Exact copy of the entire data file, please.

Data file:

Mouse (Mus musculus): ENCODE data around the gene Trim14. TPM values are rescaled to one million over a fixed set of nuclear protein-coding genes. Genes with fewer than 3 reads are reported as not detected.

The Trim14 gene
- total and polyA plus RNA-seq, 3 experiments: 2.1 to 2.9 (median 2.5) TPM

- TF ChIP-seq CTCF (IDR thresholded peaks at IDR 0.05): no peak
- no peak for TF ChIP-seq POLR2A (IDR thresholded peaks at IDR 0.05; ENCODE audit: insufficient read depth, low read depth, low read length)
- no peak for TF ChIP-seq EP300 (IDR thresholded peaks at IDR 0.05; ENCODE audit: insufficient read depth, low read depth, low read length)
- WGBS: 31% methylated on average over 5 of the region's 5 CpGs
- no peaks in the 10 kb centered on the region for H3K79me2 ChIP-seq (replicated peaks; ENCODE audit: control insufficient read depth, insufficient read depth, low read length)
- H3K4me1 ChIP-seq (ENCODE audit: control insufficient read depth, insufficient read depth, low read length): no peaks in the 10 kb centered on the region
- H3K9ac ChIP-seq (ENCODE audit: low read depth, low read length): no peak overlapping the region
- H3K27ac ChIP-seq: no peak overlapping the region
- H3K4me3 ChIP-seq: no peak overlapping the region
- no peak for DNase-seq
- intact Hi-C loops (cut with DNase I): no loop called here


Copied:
Mouse (Mus musculus): ENCODE data around the gene Trim14. TPM values are rescaled to one million over a fixed set of nuclear protein-coding genes. Genes with fewer than 3 reads are reported as not detected.

The Trim14 gene
- total and polyA plus RNA-seq, 3 experiments: 2.1 to 2.9 (median 2.5) TPM

- TF ChIP-seq CTCF (IDR thresholded peaks at IDR 0.05): no peak
- no peak for TF ChIP-seq POLR2A (IDR thresholded peaks at IDR 0.05; ENCODE audit: insufficient read depth, low read depth, low read length)
- no peak for TF ChIP-seq EP300 (IDR thresholded peaks at IDR 0.05; ENCODE audit: insufficient read depth, low read depth, low read length)
- WGBS: 31% methylated on average over 5 of the region's 5 CpGs
- no peaks in the 10 kb centered on the region for H3K79me2 ChIP-seq (replicated peaks; ENCODE audit: control insufficient read depth, insufficient read depth, low read length)
- H3K4me1 ChIP-seq (ENCODE audit: control insufficient read depth, insufficient read depth, low read length): no peaks in the 10 kb centered on the region
- H3K9ac ChIP-seq (ENCODE audit: low read depth, low read length): no peak overlapping the region
- H3K27ac ChIP-seq: no peak overlapping the region
- H3K4me3 ChIP-seq: no peak overlapping the region
- no peak for DNase-seq
- intact Hi-C loops (cut with DNase I): no loop called here